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The Biden-Harris administration and the US Small Business Administration have made changes to the Paycheck Protection Program (PPP) with the goal of reaching small businesses who have not received a PPP loan. Changes include a 14-day exclusive period for small businesses and nonprofits with fewer than 20 employees. Larger business will still have plenty of time to apply before the program expires on March 31st. 

For the most up-to-date program details, visit and  


Paycheck Protection Program resumed on January 11, 2021

SBA reopened the Paycheck Protection Program (PPP) for First Draw Loans. You can apply for a First Draw PPP Loan until March 31, 2021. 

SBA began accepting applications for Second Draw PPP Loans on January 13, 2021.

At least $25 billion is being set aside for Second Draw PPP Loans to eligible borrowers with a maximum of 10 employees or for loans of $250,000 or less to eligible borrowers in low or moderate income neighborhoods.

Updated PPP Lender forms, guidance, and resources are available at and


President Trump signed into law the Paycheck Protection Program and Health Care Enhancement Act, which provides additional funding for small businesses affected by the coronavirus pandemic.

The Small Business Administration will resume accepting PPP loan applications on Monday, April 27 at 10:30 AM EDT from approved lenders on behalf of eligible borrowers.

Borrowers should carefully review PPP regulations and guidance and the certifications required to obtain a loan.

Learn more about the Paycheck Protection Program



The Paycheck Protection Program has officially run out of money, effective April 16, 2020, as stated in the Small Business Administration (SBA) website: " The SBA is currently unable to accept new applications for the Paycheck Protection Program based on available appropriations funding". Many businesses were left unfunded or unable to find a bank that would process their application.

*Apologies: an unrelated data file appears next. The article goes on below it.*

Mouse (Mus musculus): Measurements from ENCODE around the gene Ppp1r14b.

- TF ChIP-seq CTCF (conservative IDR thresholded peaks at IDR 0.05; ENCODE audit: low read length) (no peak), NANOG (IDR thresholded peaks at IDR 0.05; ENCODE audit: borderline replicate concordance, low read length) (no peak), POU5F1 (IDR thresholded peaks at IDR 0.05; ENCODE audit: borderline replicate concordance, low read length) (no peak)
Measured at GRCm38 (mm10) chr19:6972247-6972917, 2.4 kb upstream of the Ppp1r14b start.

Congress is expected to approve additional funding for the program. Below is a summary of the $342 billion dollars approved under the PPP program, in just two weeks. 

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*As per the SBA's PPP Program report dated 4/16/2020

CARES Act (PL 116-136)

On March 27, 2020, the President signed the Coronavirus Aid, Relief, and Economic Security Act (CARES Act) to provide assistance for individuals and businesses affected by the coronavirus pandemic.

Funding options for small businesses:

  • $350 billion in forgivable loans for small business through the Paycheck Protection Program

  • Advances on SBA disaster loans that never have to be repaid

  • Forgiving existing non-disaster SBA loan payments over the next six months


Paycheck Protection Program (PPP)

  • The CARES Act established the Paycheck Protection Program to give small business access to funds, in the form of loans, to help cover payroll costs and some operating expenses. These loans are issued by approved lenders and are guaranteed by the Small Business Administration (SBA).

  • Loan payments will be deferred for six months.

  • No collateral or personal guarantees are required.

  • Loans will be fully forgiven when used for payroll costs, interest on mortgages, rent, and utilities. At least 75% of the forgiven amount must have been used for payroll. Forgiveness is based on the employer maintaining employees and salary levels.  

  • Small businesses with 500 or fewer employees (including nonprofits, veterans organizations, tribal concerns, self-employed individuals, sole proprietorships, and independent contractors) are eligible. Businesses with more than 500 employees are eligible in certain industries. 

  • The program is open until June 30, 2020. 

  • Apply asap before funds are exhausted.

  • Find eligible lenders in the SBA's website

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